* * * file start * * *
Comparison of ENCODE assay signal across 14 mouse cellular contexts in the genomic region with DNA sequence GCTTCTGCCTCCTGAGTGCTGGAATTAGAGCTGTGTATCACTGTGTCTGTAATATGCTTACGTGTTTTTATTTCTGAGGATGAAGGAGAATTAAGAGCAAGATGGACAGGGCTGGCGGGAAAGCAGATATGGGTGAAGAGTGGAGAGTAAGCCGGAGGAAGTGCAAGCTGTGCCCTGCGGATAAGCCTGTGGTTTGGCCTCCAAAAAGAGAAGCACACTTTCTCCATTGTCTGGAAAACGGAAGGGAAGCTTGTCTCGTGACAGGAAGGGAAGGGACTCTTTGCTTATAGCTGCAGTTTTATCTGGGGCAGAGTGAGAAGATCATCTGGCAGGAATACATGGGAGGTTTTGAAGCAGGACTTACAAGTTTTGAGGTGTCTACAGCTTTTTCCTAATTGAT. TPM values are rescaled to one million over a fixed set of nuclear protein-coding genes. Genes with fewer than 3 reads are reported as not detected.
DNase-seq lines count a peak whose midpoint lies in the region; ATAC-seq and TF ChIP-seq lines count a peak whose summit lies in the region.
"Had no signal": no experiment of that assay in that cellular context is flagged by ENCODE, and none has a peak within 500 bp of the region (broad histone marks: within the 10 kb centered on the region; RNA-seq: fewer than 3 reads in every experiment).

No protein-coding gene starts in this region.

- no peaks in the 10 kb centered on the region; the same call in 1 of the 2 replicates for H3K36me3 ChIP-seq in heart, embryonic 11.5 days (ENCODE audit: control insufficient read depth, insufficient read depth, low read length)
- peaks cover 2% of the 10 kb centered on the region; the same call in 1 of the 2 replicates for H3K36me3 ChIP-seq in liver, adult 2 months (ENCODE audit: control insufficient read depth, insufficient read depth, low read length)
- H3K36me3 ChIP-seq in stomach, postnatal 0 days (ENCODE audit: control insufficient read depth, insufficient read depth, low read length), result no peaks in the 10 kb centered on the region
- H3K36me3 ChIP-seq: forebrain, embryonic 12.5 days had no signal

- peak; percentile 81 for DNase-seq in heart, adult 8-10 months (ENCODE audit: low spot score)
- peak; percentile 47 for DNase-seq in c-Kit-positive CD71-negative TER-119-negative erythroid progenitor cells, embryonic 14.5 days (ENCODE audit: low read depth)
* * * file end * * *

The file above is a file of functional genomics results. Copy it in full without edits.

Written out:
Comparison of ENCODE assay signal across 14 mouse cellular contexts in the genomic region with DNA sequence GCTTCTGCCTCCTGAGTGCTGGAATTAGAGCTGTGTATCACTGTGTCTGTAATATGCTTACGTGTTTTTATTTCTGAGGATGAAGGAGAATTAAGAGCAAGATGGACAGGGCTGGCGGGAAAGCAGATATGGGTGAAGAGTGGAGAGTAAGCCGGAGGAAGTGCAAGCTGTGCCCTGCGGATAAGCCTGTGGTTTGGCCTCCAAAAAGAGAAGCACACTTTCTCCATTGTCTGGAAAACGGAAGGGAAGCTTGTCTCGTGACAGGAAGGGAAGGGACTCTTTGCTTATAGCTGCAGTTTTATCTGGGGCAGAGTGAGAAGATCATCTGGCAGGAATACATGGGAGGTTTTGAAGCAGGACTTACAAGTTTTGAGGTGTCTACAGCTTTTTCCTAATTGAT. TPM values are rescaled to one million over a fixed set of nuclear protein-coding genes. Genes with fewer than 3 reads are reported as not detected.
DNase-seq lines count a peak whose midpoint lies in the region; ATAC-seq and TF ChIP-seq lines count a peak whose summit lies in the region.
"Had no signal": no experiment of that assay in that cellular context is flagged by ENCODE, and none has a peak within 500 bp of the region (broad histone marks: within the 10 kb centered on the region; RNA-seq: fewer than 3 reads in every experiment).

No protein-coding gene starts in this region.

- no peaks in the 10 kb centered on the region; the same call in 1 of the 2 replicates for H3K36me3 ChIP-seq in heart, embryonic 11.5 days (ENCODE audit: control insufficient read depth, insufficient read depth, low read length)
- peaks cover 2% of the 10 kb centered on the region; the same call in 1 of the 2 replicates for H3K36me3 ChIP-seq in liver, adult 2 months (ENCODE audit: control insufficient read depth, insufficient read depth, low read length)
- H3K36me3 ChIP-seq in stomach, postnatal 0 days (ENCODE audit: control insufficient read depth, insufficient read depth, low read length), result no peaks in the 10 kb centered on the region
- H3K36me3 ChIP-seq: forebrain, embryonic 12.5 days had no signal

- peak; percentile 81 for DNase-seq in heart, adult 8-10 months (ENCODE audit: low spot score)
- peak; percentile 47 for DNase-seq in c-Kit-positive CD71-negative TER-119-negative erythroid progenitor cells, embryonic 14.5 days (ENCODE audit: low read depth)